This should be obvious: Average speed is not the same as maximum speed.
If I drive between my house and the University along the freeway, I'm reaching 80 mph (and traveling at that speed for a goodly portion of the distance). I think of my 'travel speed' as 80 mph, regardless of the time I spend waiting at lights, or driving cross-town to access the freeway. But when I use the distance traveled (~17 miles) and actual travel time (45 minutes) to calculate* my rate, I find out my average speed is much, much lower--about 23mph.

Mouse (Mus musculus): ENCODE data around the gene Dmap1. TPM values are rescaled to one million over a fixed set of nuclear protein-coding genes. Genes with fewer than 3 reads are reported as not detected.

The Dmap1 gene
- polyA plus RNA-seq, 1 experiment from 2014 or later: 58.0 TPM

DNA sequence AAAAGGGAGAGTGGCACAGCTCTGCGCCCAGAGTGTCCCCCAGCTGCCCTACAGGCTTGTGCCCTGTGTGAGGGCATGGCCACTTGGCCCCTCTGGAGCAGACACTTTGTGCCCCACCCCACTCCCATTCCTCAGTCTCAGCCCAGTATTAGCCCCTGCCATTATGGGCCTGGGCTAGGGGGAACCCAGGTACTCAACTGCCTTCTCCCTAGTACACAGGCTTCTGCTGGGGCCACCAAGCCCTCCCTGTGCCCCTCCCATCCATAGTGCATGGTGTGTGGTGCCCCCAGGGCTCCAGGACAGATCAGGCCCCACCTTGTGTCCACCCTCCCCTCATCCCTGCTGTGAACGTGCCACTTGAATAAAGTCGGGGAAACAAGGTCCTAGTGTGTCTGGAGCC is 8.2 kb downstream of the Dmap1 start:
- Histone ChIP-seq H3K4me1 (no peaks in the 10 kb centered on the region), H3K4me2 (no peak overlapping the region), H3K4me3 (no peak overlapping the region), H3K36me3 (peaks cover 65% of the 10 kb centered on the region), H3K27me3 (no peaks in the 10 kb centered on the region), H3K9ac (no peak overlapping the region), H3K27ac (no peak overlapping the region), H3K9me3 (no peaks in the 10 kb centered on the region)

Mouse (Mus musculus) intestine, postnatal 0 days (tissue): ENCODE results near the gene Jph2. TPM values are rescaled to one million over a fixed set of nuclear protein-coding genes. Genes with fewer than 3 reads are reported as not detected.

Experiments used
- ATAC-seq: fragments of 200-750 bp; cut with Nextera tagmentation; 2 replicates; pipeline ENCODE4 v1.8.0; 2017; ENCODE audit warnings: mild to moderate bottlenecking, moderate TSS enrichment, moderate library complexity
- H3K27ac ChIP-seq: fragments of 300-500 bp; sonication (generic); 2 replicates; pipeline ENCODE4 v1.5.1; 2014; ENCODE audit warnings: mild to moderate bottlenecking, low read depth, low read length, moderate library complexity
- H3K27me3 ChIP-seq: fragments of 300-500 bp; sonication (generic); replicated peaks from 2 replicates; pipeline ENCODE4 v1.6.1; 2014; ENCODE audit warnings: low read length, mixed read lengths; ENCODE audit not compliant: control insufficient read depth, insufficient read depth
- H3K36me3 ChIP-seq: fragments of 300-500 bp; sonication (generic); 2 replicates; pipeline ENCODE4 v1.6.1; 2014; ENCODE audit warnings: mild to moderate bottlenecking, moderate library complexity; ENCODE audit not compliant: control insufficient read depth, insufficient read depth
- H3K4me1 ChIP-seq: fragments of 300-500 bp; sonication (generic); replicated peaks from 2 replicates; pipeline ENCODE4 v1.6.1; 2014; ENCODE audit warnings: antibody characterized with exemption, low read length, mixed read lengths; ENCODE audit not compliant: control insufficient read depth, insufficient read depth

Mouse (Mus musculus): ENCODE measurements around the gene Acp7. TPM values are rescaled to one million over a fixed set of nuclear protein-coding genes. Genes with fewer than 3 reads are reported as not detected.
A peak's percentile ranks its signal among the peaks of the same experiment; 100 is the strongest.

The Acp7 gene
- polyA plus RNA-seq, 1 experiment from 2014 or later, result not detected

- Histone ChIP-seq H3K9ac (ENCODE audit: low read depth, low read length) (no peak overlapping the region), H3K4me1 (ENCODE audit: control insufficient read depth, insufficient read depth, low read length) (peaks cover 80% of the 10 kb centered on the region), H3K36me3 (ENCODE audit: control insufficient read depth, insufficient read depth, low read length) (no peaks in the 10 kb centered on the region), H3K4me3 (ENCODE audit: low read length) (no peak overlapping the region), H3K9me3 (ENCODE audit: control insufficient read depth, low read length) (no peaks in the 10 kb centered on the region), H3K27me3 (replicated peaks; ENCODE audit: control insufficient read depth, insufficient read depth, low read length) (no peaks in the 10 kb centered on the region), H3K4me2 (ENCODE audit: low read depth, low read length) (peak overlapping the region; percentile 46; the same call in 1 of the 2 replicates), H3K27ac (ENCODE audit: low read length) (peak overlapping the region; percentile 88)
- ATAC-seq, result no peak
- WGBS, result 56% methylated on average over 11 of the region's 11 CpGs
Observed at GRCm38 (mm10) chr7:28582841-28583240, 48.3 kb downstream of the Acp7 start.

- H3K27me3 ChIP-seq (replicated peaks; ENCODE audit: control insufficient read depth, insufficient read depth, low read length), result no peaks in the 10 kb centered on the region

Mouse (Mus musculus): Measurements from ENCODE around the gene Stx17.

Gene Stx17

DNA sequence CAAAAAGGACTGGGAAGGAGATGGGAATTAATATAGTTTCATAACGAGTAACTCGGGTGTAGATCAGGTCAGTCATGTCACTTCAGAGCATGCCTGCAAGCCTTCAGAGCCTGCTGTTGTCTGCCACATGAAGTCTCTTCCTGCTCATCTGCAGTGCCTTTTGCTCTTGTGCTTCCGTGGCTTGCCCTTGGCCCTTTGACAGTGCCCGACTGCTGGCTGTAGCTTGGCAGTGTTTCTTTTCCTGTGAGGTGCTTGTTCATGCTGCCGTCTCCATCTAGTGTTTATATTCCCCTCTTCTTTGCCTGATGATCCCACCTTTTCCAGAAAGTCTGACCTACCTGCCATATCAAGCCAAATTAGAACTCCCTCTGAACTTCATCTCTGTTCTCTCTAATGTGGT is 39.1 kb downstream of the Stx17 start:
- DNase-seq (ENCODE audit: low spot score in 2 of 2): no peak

When transit planners talk about transit, they habitually talk about the AVERAGE speed, rather than the maximum speed, but fail to make a distinction between the two. For a bus, an AVERAGE speed of 8-10 mph is normal. 12 mph is really really good, while 4 mph sucks. A back of the envelope calculation on the AVERAGE speed on TRAX between Sandy, Utah and Downtown SLC is about 30 mph.
*Distance = Rate * Time, thus Time/Distance = Rate